When Mrs. Ethel Kennedy called to tell me that the depth reporting class at University of Nebraska I was teaching along with Joe Starita had won a Robert F Kennedy Journalism award, we talked about several things.Read More
Bill Frakes Nebraska
It's Christmas. And I'm on a plane. No Santa out the window, but we are racing the setting sun, and the view is liquid visual goodness.Read More
Strange flight tonight. Leaving Nebraska for likely the last time in 2016 — (yikes, “Leaving Nebraska” sounds rather like a poem about death). In any case, my work demands that I have always had to spend huge chunks of time away from this good land where I was born.Read More
This is home. This is Nebraska.This is the American west.The last frontier.Last fall while working on the Nebraska Project, I spent a good chunk of time in Scotts Bluff county.Read More
I’m a fifth generation Nebraskan, this was my first home and will be my last. I was born in the badlands of the western end of the state. I grew up in the cattle country of the Panhandle.Read More
Not sure how exactly why I stopped to talk with him.I was in a hurry, working on an assignment for ESPN at the baseball grounds in Birmingham and things were hopping.Read More
Covering the Kentucky Derby is no easy task. There are countless photographers working to get the position they need to make their picture.Read More
I live much of my life with a nonstop musical score, sometimes just the one in my mind, but more often actual sounds… so I considered it a very good omen when the first song in the rotation today was Patty Larkin's Letter..."Give me a ticket for an airplane...” I'm heading to Louisville for the 141st annual running of the Kentucky Derby, my favorite annual sporting event.
This will be my 31st time there, and every single time it's been magic. I love being at Churchill Downs, they've always greeted me warmly -- Southern Hospitality at its finest.
Sunrise on the backside. Beautiful. Blissfully peaceful, even with the cacophony of Derby week.
The stunningly powerful thoroughbreds, just babies, but magnificent, the best of their breed -- coats glistening in the early morning air as they breathe hard following the morning gallop. Getting washed, and rubbed down, surrounded by crowds of onlookers all eager for this private glance at the elite 20.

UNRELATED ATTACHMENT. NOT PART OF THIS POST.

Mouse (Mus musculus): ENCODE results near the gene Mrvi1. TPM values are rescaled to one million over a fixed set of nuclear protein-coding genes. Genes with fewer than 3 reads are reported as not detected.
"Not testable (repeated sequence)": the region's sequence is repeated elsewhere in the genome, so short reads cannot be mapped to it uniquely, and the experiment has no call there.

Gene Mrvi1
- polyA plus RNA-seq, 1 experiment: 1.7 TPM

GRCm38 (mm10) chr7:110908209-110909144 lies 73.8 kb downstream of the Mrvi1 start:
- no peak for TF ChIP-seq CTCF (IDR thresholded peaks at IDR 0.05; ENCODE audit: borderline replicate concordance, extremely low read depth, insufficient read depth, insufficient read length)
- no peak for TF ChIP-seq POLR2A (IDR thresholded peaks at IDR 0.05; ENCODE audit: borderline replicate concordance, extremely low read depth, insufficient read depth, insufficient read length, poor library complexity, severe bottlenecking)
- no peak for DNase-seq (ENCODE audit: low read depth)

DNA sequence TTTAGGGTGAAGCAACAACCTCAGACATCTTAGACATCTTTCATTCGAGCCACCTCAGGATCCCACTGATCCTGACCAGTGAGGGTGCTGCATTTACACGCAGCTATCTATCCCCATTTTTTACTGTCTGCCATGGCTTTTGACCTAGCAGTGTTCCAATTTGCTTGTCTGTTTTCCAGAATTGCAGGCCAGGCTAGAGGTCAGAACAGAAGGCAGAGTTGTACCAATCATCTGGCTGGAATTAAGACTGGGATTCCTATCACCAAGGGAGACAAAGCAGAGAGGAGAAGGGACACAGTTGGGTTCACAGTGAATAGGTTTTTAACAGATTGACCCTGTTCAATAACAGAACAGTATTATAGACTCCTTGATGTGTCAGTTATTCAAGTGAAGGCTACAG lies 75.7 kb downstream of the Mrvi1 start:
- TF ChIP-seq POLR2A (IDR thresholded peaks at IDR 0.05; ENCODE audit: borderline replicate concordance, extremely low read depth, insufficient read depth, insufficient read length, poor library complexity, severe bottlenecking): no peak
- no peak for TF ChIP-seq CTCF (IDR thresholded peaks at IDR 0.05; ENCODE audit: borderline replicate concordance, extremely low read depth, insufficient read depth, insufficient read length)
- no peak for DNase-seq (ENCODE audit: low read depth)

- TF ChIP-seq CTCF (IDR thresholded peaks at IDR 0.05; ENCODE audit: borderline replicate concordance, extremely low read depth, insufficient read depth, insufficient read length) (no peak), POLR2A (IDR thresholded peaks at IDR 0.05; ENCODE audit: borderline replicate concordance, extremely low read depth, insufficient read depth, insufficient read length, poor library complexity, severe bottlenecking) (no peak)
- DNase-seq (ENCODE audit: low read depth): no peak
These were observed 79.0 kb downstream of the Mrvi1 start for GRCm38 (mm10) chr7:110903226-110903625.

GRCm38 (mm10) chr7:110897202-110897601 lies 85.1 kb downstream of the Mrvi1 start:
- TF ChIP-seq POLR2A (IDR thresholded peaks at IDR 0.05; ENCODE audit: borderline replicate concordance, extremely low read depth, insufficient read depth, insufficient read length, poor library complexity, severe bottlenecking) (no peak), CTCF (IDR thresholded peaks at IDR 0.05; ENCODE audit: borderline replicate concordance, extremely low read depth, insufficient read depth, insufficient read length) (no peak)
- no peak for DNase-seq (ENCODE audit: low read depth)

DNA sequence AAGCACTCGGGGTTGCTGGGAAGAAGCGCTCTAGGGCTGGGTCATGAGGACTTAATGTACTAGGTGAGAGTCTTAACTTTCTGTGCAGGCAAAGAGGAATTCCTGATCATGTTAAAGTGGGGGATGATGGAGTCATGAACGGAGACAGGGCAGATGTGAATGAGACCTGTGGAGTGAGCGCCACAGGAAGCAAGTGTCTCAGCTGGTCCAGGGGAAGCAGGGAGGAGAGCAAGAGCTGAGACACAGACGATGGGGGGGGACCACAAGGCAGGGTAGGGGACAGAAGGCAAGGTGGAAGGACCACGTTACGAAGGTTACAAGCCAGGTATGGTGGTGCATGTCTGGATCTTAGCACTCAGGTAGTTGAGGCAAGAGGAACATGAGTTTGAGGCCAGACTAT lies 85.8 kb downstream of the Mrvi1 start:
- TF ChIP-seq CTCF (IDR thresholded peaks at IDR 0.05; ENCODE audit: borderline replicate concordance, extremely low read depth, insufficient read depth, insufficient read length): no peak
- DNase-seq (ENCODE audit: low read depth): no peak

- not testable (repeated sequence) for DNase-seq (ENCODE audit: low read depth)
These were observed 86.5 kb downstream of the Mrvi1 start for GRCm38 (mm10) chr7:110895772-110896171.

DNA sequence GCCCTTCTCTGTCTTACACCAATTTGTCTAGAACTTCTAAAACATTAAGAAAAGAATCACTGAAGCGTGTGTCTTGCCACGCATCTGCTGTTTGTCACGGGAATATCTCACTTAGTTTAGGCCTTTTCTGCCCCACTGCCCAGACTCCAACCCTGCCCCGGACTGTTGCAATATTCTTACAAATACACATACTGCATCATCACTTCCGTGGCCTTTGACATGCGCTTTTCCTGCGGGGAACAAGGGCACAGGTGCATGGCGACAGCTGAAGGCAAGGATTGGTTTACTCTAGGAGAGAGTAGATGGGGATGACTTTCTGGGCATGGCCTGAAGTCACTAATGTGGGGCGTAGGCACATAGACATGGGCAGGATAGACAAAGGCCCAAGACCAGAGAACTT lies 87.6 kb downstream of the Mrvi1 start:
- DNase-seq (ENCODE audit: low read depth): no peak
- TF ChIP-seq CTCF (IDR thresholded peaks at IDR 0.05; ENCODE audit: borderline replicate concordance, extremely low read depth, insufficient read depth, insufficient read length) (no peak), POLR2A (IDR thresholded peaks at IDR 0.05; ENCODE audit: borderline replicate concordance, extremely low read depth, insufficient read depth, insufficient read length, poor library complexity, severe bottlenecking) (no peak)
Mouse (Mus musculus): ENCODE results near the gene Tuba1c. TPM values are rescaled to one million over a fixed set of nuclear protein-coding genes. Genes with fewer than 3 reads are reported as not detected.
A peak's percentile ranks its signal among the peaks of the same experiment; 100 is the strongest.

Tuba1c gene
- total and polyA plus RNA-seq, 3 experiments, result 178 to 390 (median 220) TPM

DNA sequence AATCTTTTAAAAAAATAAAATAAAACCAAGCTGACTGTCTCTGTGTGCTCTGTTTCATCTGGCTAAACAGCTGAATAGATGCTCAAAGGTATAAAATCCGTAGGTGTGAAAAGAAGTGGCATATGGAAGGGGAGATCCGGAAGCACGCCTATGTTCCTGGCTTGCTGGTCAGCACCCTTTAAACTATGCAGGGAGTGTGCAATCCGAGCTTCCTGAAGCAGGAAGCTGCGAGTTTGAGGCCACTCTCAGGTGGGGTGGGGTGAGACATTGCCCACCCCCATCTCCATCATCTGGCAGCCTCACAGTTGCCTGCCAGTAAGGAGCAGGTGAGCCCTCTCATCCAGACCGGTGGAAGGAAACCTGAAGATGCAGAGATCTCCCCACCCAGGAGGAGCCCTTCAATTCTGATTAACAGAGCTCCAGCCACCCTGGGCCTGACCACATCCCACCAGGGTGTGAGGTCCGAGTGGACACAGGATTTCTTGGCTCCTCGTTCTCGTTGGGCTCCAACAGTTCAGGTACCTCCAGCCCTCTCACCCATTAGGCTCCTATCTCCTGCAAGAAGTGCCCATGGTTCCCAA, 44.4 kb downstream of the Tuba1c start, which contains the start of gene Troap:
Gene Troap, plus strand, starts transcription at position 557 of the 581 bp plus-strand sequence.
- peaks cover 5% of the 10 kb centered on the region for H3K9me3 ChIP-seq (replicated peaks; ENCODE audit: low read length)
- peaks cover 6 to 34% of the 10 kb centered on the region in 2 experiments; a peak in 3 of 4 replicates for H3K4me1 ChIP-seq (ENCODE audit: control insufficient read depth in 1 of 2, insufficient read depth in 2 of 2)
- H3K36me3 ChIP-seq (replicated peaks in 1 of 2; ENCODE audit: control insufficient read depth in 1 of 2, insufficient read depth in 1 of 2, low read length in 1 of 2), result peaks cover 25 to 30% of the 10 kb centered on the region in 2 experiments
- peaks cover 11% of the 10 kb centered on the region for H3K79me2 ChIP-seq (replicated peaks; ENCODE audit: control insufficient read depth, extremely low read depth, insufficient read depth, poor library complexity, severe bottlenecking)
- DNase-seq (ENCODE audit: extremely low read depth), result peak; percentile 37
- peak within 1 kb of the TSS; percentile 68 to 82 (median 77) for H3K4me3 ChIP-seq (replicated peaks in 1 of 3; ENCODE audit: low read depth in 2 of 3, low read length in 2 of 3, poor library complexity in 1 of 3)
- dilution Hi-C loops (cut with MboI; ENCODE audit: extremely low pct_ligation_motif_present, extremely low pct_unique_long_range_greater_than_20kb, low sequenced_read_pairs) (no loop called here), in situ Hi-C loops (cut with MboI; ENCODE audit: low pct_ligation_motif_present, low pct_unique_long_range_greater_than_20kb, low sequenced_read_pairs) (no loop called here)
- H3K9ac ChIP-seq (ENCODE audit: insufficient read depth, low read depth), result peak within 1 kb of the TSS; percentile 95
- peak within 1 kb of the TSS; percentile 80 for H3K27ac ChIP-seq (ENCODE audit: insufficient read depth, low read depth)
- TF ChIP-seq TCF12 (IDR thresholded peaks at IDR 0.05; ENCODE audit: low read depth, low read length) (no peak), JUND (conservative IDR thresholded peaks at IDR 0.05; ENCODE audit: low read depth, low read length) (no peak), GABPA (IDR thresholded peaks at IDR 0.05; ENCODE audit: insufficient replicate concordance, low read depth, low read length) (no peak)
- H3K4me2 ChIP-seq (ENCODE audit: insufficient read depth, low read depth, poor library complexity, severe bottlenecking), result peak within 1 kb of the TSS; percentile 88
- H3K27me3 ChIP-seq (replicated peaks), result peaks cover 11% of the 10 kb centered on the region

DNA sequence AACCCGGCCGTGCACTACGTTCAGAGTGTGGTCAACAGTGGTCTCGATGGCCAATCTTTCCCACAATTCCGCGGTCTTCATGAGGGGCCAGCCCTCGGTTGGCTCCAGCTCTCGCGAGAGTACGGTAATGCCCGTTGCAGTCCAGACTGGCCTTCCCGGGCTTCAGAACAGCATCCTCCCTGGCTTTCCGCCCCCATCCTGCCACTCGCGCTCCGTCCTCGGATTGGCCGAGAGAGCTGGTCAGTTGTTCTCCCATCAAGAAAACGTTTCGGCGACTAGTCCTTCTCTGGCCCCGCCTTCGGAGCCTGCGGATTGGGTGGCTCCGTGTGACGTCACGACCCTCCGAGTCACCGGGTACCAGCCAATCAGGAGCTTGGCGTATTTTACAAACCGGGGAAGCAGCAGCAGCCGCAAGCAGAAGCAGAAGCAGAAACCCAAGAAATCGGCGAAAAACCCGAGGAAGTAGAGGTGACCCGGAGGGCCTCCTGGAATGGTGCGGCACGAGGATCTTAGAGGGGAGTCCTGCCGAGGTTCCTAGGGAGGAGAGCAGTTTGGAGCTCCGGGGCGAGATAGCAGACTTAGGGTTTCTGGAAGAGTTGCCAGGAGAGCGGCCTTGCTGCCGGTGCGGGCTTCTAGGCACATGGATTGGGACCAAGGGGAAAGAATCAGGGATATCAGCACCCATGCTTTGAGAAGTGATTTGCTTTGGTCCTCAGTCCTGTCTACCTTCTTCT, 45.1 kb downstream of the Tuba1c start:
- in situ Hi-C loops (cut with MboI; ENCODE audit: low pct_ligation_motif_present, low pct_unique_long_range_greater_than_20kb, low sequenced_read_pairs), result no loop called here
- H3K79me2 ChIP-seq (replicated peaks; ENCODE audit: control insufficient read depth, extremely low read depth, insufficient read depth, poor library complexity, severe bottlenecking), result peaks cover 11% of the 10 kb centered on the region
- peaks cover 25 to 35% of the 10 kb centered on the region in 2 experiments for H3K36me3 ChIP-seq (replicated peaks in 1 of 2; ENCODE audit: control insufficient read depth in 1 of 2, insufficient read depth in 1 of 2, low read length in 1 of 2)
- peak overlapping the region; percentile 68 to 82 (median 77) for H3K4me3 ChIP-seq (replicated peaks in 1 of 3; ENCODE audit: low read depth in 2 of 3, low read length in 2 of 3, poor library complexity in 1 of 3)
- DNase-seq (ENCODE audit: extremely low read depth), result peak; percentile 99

There are a number of sporting traditions that still move me. The crowd at the Melbourne Cricket Ground singing Waltzing Matilda before the Aussie Rules Grand Final, the quiet when the sprinters get into blocks for 100 meters final at the Olympics, match point on centre court at Wimbledon, walking through the Grove before an Ole Miss/LSU game Dixie quietly being played behind heavy Southern drawls and lilting coed laughter -- I've gotten to be there front and center for all of them. But there is nothing like hearing My Old Kentucky Home as the horses enter the track for the greatest two minutes in sports.
When that happens, I go to a different place, the one where I am a young boy hanging out in a pasture with a little red transistor radio listening to the call crackling on the tiny speaker imagining the splendor of the great place. Little did I imagine I'd be standing on the track year after year during the race, comfortable with surroundings I've come to know so well.
Lots of my friends will be in town for the race and it'll be wonderful to see them, especially Dan Dry who took me to my first Derby; Razor Bogdon who will no doubt borrow something from my cases; and the little General, Bill Luster, whose covering his 50th Derby. 50! Wow! From hearing stories, I would have guessed the number to be much higher.
But three won't, and I'm sad about that.
I worked the race maybe 25 times with the legendary Heinz Kluetmeier -- the best there ever was, and my default answer at the track is always the same, WWKD?
Laura Heald has been with me doing a lot of the heavy thinking -- and lifting -- for the past 7 Derbies, but we've been running especially hard this year, and she is sitting this one out. I'll really miss her. We got in from Beirut last night, and we're headed back out right after the Derby so she drew the long straw and gets to enjoy some much deserved beach time before another three intense weeks on the road.
The last absent friend, Tony Leonard. His image of Secretariat as a colt hangs in my office. He was a special guy. We lost him a few years ago, 89 years young. I'll raise a lens to him, and save him a spot on the rail -- as he would have done for me.
The Nebraska name game continues...... I was the keynote speaker at the Freedom Awards in Kearney, NE. on Tuesday night. Great crowd, completely sold out.
Walking to the conference room, Laura and I were discussing how long it would be before I met someone I could play connect the Nebraska name game with.
I immediately connected with my cousin Kip, but Laura claimed he didn't count.
At dinner, the woman seated next to me introduced herself and her husband. Thirty seconds into our conversation, I learned my Uncle Ron married them.
After the speech more familiar faces showed up.
Nebraska, the good life.